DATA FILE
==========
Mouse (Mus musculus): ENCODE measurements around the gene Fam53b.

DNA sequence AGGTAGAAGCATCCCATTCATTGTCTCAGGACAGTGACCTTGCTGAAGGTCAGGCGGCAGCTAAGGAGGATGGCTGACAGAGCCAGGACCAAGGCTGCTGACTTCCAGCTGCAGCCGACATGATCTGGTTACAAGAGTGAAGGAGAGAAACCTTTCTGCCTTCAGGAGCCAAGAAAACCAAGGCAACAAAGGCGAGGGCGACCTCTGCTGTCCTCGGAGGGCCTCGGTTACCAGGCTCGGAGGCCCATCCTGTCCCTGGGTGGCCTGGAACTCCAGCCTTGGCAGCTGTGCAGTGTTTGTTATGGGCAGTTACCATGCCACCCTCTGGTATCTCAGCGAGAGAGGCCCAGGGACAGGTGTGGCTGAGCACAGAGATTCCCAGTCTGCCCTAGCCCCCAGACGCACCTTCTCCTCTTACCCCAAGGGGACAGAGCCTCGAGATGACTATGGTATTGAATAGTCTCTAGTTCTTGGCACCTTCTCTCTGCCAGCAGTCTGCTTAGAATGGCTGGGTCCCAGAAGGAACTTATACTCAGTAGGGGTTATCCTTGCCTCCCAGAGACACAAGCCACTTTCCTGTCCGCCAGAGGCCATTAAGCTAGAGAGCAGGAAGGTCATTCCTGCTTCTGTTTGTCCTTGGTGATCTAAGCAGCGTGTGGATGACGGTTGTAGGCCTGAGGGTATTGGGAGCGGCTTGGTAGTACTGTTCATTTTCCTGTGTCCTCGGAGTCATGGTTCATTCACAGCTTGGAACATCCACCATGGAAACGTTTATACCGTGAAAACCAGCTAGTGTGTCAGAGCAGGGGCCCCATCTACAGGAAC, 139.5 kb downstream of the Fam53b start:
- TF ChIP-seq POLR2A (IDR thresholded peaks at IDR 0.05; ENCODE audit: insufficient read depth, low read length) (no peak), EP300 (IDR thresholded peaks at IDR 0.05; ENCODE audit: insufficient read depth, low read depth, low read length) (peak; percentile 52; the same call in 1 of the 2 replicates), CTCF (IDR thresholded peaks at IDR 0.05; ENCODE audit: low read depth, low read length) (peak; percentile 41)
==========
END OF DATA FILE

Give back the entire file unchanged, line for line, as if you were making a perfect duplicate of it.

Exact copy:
Mouse (Mus musculus): ENCODE measurements around the gene Fam53b.

DNA sequence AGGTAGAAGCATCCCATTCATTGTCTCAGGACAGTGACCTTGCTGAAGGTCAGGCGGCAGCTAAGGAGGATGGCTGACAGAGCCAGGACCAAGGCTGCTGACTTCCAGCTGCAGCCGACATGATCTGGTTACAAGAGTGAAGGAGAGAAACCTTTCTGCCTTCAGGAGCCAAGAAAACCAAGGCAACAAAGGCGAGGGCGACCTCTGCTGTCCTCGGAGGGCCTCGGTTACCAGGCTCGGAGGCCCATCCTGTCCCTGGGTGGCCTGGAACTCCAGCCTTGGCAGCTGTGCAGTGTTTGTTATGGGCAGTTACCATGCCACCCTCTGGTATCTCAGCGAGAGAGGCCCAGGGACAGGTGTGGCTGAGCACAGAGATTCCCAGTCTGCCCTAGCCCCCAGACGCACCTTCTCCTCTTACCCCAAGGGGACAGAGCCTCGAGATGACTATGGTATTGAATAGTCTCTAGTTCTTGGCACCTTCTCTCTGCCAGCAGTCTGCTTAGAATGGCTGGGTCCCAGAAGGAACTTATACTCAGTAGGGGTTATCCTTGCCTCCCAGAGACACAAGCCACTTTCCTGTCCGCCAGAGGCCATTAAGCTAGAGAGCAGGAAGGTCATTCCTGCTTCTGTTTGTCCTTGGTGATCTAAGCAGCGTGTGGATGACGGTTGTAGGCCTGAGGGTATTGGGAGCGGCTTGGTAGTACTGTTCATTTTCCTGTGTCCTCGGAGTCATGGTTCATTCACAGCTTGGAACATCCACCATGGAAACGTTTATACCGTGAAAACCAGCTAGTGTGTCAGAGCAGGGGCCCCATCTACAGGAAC, 139.5 kb downstream of the Fam53b start:
- TF ChIP-seq POLR2A (IDR thresholded peaks at IDR 0.05; ENCODE audit: insufficient read depth, low read length) (no peak), EP300 (IDR thresholded peaks at IDR 0.05; ENCODE audit: insufficient read depth, low read depth, low read length) (peak; percentile 52; the same call in 1 of the 2 replicates), CTCF (IDR thresholded peaks at IDR 0.05; ENCODE audit: low read depth, low read length) (peak; percentile 41)